Have you noticed the only party that is not really complaining about the system? Yes, the transmission company. They have access to public and donor funds. What is their track record in judiciously using the funds? You know!

Way Forward…

Right now, due to these challenges in the Power industry, investment in the generation and distribution is not attractive. All things being equal, Nigeria should be a vast market that would be the darling of investors.

80 million Nigerians (twice the population of Canada) lack access to electricity, according to the World Bank. Out of those with access, more than 90% of them do not have access to safe, efficient electricity. According to USAID, access in the rural areas is really poor, only 36% and a bulk of the 20 million households without electricity are centered in remote villages.

How do we combat thus? First of all, we need to acknowledge that what we have is not privatization. We don’t need to continue living and parroting this lie. If you want to know what privatization is, look at the Telecommunications industry. If I want, I can today switch from MTN to GLO. Next week, if I want I can switch to Airtel. Privatization provides options to consumers. Follow this link, https://www.uswitch.com/gas-electricity/, and you will be led to a price comparison service that helps UK citizens compare energy prices and switch their electricity suppliers. That is what privatization looks like. Options!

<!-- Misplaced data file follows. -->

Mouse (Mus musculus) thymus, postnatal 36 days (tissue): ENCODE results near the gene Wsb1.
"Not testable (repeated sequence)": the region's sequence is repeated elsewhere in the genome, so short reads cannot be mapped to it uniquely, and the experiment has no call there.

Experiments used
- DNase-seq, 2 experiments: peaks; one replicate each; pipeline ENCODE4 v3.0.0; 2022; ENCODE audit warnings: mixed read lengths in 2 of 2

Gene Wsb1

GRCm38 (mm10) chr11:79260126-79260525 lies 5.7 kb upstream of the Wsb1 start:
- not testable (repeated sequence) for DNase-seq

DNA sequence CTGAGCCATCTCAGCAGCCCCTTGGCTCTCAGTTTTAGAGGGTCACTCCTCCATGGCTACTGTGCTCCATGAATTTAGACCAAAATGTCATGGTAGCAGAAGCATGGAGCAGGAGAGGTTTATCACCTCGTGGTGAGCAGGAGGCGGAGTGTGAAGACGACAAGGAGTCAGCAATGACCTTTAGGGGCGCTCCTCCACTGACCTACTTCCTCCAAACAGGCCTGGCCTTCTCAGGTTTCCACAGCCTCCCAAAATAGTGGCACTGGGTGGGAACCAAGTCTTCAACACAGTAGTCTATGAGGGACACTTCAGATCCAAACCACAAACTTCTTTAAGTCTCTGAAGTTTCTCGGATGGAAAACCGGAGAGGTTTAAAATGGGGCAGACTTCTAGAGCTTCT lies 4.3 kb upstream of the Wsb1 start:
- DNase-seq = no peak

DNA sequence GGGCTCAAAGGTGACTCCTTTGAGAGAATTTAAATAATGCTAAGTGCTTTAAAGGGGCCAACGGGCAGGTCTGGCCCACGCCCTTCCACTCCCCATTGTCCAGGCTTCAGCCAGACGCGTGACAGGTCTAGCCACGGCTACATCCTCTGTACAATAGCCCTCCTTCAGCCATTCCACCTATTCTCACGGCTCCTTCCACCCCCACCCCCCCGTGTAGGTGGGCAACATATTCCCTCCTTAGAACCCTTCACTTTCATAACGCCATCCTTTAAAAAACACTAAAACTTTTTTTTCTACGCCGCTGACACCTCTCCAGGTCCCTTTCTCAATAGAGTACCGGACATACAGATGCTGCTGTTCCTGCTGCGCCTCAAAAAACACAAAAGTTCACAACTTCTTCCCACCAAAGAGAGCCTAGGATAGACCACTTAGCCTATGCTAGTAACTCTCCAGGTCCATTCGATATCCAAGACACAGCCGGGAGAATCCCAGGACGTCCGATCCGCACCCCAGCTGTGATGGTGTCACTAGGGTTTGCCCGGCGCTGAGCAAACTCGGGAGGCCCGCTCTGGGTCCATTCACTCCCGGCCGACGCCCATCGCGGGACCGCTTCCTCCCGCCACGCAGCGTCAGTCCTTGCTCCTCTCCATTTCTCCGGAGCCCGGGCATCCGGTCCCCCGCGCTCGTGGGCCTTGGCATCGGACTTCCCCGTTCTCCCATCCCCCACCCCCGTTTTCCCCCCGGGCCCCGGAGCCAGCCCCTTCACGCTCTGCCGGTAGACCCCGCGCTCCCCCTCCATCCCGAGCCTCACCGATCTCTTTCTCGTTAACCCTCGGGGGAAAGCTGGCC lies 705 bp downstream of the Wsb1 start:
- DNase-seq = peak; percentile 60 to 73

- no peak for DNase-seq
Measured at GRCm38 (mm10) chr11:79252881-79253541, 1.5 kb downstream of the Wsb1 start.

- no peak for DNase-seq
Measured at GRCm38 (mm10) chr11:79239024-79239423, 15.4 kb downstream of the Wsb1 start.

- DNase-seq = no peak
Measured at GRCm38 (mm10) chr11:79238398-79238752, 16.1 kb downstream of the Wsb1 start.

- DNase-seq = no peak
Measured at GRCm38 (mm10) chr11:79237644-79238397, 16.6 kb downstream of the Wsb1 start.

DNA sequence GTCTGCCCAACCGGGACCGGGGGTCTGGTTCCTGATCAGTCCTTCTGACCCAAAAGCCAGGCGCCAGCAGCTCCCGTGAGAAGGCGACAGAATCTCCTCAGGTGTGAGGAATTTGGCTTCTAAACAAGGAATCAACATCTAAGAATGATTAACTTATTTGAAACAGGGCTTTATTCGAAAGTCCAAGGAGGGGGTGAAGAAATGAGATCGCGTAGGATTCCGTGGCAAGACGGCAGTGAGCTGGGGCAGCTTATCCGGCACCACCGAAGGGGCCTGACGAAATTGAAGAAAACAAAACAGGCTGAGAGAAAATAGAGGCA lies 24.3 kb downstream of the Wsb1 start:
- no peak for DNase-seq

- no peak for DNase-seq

To be honest to ourselves, most of those who bought the GenCos and DisCos have no busy owning them. The structure of ownership is also misguided and reeks of self-interest.

Be that as it may, we have to make do with the hand that has been dealt us, and accept that if any progress is to be made under this system, we would need to accept that paying a competitive electricity rate is non-negotiable. Nigeria has one of the lowest electricity tariffs in Africa. It is a misnomer to have the government subsidize epileptic electricity for Nigerians to the tune of N1.3 trillion in just 18 months. It is a tragedy. Nigeria has spent more money subsidizing inefficient electricity than it spent on education, housing, water, agriculture and health combined. It is a travesty.

This subsidy is a cause for concern especially when you realize that Nigerian businesses spend N5 trillion yearly on power generation in generators, maintenance and fueling. A Bloomberg report shows that Nigerian households spend more than N4 trillion on self-generated power in their homes annually.Even President Muhammadu Buhari budgeted to spend 46 million naira fueling generators in his office this year. In the country’s 2019 budget, there are 1,358 generator-related expenses.